Despite her family’s disagreement, Yu came to Shenzhen alone. “I told them I would leave home even if I ended up begging,” she told us.
Yu Jijing in Lianhua Hill Park.
Since then, her 14-year adventure has taken her to a successful career and turned out to be a journey with love, one that lifted her out of her early struggles.
The first day she arrived at the factory, she was stunned. “In my hometown, I seldom saw people with disabilities. But in the factory, I found people with different kinds of disabilities. To be honest, I was intimidated at that moment. I never realized that there were so many people with disabilities in China,” said Yu.
Yu Jijing passes through the assembly line of Kechaoda.
As she spent more time with her colleagues, she gradually found a sense of belonging. “We lived together. We worked together. After work, we often had Chinese barbecue together. We didn’t earn much back then. But we were so happy,” she said, a big smile on her face.
In retrospect, one of the most exciting things Yu has done with her friends was watching an Andy Lau concert at the Hong Kong Coliseum. As physically challenged people, Yu and her friends were allowed to check in earlier. She still remembered how people lining up for check-in looked at them with envy when they were pushed into the venue by the stadium’s staffers.
“In the past, when I watched TV and saw people getting excited and crying at concerts, I thought they were faking their tears. But when we were at the concert and looking at our idol Andy Lau, we burst into tears and couldn’t help screaming his name,” Yu recalled.
Yu Jijing and other participants of a Shenzhen TV award ceremony gesture.
On the eve of the Spring Festival in 2009, not long after she came to Shenzhen, Yu broke her legs. Her colleagues sent her to the hospital, waited for her while she was in surgery, and took care of her through the holiday. “It was very heart-warming. I was far from home, but in Shenzhen, I felt love from my colleagues. They were with me through a very hard time in my life,” she said.
Before the Spring Festival this year, Yu fell again when she was at home alone. The fall caused a comminuted fracture on her left leg. Despite unbearable pain that drove her to tears, she forced herself to get up to her wheelchair to call for help. The same people came to her and kept her company for another operation during another Spring Festival holiday.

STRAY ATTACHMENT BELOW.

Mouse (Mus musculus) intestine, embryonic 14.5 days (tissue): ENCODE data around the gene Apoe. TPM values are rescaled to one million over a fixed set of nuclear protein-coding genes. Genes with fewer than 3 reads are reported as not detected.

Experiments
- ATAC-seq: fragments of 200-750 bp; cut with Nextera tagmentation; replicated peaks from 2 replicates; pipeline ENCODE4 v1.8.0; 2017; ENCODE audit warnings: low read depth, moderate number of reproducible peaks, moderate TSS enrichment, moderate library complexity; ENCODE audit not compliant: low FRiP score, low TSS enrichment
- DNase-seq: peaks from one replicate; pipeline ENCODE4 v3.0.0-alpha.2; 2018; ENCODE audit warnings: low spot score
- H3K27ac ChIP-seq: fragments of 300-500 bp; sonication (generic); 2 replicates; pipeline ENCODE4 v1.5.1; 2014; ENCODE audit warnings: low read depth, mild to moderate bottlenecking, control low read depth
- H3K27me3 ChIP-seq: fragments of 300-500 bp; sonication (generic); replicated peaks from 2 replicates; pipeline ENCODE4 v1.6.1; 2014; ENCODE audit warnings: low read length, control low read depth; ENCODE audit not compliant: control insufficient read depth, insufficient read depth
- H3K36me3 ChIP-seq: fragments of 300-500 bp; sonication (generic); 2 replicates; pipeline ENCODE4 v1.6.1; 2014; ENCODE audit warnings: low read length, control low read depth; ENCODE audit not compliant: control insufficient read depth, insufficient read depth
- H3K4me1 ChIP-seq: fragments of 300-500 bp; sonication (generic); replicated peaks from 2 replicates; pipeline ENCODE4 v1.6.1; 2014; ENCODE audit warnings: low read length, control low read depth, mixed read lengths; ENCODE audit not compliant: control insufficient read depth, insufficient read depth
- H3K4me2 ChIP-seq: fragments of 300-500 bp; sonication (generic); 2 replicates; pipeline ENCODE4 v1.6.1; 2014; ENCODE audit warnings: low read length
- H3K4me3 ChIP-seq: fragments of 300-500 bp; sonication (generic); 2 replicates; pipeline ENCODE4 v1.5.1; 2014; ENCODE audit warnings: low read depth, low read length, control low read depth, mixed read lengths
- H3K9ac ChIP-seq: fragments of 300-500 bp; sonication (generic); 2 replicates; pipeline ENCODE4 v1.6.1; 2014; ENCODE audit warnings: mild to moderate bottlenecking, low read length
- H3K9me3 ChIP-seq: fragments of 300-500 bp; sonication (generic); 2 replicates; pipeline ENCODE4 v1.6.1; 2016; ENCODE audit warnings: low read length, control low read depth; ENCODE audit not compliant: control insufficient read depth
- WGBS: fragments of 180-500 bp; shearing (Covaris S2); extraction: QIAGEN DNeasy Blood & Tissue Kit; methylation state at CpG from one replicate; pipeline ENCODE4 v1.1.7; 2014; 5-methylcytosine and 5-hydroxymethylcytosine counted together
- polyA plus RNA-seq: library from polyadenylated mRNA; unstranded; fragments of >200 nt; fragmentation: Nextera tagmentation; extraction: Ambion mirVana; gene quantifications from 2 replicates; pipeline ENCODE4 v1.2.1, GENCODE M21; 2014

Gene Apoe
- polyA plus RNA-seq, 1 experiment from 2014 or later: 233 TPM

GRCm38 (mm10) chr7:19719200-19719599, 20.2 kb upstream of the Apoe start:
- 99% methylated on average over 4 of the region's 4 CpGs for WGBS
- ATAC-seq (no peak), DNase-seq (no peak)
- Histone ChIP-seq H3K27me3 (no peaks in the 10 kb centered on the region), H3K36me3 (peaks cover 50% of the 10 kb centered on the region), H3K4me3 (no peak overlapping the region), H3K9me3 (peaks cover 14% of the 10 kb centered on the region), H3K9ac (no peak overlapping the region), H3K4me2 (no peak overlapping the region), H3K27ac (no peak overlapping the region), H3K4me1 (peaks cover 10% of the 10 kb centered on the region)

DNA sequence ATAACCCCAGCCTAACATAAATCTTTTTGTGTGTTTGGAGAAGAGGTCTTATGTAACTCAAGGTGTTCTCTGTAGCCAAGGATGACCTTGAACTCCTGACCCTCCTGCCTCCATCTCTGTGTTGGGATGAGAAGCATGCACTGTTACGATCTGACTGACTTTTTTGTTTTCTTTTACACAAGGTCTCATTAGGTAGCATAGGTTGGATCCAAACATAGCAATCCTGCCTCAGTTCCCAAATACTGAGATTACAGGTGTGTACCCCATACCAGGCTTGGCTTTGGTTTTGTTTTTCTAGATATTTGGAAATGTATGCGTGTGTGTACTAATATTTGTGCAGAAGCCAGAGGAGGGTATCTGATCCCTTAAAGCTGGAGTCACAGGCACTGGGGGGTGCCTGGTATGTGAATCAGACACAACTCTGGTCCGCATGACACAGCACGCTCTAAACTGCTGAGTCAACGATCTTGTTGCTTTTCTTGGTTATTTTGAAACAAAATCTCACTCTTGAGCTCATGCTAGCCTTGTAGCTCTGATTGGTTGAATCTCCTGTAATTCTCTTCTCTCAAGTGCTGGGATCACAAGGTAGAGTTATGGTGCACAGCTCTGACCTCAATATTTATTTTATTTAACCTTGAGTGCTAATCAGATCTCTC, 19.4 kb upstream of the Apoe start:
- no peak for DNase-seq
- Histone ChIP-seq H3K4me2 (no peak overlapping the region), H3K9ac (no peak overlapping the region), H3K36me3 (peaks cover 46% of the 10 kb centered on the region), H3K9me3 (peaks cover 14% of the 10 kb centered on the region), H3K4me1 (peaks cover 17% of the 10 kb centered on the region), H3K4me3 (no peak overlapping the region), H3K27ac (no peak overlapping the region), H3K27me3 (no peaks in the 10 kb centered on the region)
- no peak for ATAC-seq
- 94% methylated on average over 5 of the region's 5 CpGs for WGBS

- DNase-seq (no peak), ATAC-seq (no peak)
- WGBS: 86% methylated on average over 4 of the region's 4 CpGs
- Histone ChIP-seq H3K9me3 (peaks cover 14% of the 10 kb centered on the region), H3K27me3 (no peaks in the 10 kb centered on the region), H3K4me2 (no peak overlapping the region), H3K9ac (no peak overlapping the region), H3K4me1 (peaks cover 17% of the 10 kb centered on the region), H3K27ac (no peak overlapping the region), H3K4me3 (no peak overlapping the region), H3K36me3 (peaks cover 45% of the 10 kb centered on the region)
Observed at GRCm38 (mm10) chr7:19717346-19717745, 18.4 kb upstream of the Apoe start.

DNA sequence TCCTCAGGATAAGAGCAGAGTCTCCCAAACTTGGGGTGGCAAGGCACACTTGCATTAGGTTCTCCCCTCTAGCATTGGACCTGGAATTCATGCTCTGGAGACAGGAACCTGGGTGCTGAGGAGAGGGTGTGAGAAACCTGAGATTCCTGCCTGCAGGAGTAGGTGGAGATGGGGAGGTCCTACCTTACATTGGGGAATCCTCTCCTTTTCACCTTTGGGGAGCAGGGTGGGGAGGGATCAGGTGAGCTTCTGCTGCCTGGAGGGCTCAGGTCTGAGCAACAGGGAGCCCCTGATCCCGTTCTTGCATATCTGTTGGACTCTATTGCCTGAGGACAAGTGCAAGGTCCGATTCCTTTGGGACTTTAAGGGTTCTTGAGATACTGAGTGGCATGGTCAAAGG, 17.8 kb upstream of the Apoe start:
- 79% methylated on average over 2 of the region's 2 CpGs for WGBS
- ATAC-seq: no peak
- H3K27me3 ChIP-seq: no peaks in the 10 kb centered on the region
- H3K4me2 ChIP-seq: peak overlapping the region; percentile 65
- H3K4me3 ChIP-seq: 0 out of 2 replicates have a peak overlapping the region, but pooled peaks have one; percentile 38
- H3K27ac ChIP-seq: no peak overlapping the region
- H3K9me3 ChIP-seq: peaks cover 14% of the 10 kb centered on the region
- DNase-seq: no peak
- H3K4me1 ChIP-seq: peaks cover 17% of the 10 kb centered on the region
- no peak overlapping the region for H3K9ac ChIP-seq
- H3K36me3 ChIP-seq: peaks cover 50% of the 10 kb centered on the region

Yu Jijing (R) at the home of Li Ruifeng and Wu Qiuyun, a couple Yu had set up with.
Yu recalled when she first set foot in Shenzhen, a volunteer in a red vest was the one who first helped her. As she continued living in the city, she met more volunteers whose kindness gradually melted her heart and inspired her to carry on their work.
Not long after she came to Shenzhen, she signed up for college as a social work major. After five years of learning, she got her social worker’s certificate and later a mental health counselor’s certificate, hoping to provide better help to people with disabilities.
“Love is what sustains my stay in Shenzhen. Love from the volunteers, love from my colleagues, and love from some kind strangers whose blood is now running through my body. Shenzhen is a city of love. I’ve received so much love here, and I want to share it with others,” Yu said.
Yu Jijing (2nd L) talks to jobseekers.
Before joining Kechaoda, the company she now works for, Yu had been helping her physically challenged colleagues to solve problems in their daily lives and helped them resolve mental health issues that troubled them. But she admitted that communication with them could be exhausting at times. In 2011, she decided to go home and take a break.
A view of people working at the assembly line of Kechaoda.
Coincidentally, the president of Kechaoda reached out to her and invited her to join his plan to help physically challenged people get work. Over the past decade, they have helped find employment for more than 3,000 people with disabilities.
Every year before the Mid-Autumn Festival, Yu’s father would receive a box of mooncakes from Yu’s boss. When the package is delivered to the gate house of the residential community where Yu’s parents live, her father would proudly tell everyone around that “it’s from my daughter’s boss.”
Yu Jijing gestures when talking to a Shenzhen Daily reporter near Shenzhen Book City Nanshan Store. Lin Lin